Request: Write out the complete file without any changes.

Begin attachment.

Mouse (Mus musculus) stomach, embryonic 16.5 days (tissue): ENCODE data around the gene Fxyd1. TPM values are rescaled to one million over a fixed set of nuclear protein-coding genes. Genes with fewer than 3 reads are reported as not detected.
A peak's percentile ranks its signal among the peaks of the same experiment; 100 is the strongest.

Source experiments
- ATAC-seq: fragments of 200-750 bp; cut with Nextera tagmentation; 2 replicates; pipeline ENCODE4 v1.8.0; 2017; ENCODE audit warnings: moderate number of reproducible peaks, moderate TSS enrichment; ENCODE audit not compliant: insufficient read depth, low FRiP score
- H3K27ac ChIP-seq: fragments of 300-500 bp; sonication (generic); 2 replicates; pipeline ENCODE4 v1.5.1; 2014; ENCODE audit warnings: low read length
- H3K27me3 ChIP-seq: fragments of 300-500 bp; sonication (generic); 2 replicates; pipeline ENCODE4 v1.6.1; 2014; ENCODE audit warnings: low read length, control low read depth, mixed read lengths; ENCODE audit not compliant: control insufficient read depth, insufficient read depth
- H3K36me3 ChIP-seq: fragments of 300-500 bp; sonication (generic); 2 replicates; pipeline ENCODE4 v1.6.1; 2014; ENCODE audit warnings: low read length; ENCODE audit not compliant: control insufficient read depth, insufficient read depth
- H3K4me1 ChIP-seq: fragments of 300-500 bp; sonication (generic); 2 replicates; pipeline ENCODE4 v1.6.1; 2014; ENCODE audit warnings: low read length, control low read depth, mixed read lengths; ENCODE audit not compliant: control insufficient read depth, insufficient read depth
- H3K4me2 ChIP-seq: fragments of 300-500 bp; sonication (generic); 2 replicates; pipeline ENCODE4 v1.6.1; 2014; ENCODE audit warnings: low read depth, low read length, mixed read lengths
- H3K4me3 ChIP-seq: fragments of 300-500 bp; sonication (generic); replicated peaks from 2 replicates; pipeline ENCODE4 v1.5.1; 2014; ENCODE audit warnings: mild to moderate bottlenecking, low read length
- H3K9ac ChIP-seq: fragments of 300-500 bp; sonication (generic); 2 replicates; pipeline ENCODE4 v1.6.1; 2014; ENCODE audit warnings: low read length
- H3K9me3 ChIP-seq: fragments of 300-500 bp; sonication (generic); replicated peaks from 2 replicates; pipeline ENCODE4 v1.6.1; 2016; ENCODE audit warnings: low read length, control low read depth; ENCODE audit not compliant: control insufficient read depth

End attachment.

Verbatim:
Mouse (Mus musculus) stomach, embryonic 16.5 days (tissue): ENCODE data around the gene Fxyd1. TPM values are rescaled to one million over a fixed set of nuclear protein-coding genes. Genes with fewer than 3 reads are reported as not detected.
A peak's percentile ranks its signal among the peaks of the same experiment; 100 is the strongest.

Source experiments
- ATAC-seq: fragments of 200-750 bp; cut with Nextera tagmentation; 2 replicates; pipeline ENCODE4 v1.8.0; 2017; ENCODE audit warnings: moderate number of reproducible peaks, moderate TSS enrichment; ENCODE audit not compliant: insufficient read depth, low FRiP score
- H3K27ac ChIP-seq: fragments of 300-500 bp; sonication (generic); 2 replicates; pipeline ENCODE4 v1.5.1; 2014; ENCODE audit warnings: low read length
- H3K27me3 ChIP-seq: fragments of 300-500 bp; sonication (generic); 2 replicates; pipeline ENCODE4 v1.6.1; 2014; ENCODE audit warnings: low read length, control low read depth, mixed read lengths; ENCODE audit not compliant: control insufficient read depth, insufficient read depth
- H3K36me3 ChIP-seq: fragments of 300-500 bp; sonication (generic); 2 replicates; pipeline ENCODE4 v1.6.1; 2014; ENCODE audit warnings: low read length; ENCODE audit not compliant: control insufficient read depth, insufficient read depth
- H3K4me1 ChIP-seq: fragments of 300-500 bp; sonication (generic); 2 replicates; pipeline ENCODE4 v1.6.1; 2014; ENCODE audit warnings: low read length, control low read depth, mixed read lengths; ENCODE audit not compliant: control insufficient read depth, insufficient read depth
- H3K4me2 ChIP-seq: fragments of 300-500 bp; sonication (generic); 2 replicates; pipeline ENCODE4 v1.6.1; 2014; ENCODE audit warnings: low read depth, low read length, mixed read lengths
- H3K4me3 ChIP-seq: fragments of 300-500 bp; sonication (generic); replicated peaks from 2 replicates; pipeline ENCODE4 v1.5.1; 2014; ENCODE audit warnings: mild to moderate bottlenecking, low read length
- H3K9ac ChIP-seq: fragments of 300-500 bp; sonication (generic); 2 replicates; pipeline ENCODE4 v1.6.1; 2014; ENCODE audit warnings: low read length
- H3K9me3 ChIP-seq: fragments of 300-500 bp; sonication (generic); replicated peaks from 2 replicates; pipeline ENCODE4 v1.6.1; 2016; ENCODE audit warnings: low read length, control low read depth; ENCODE audit not compliant: control insufficient read depth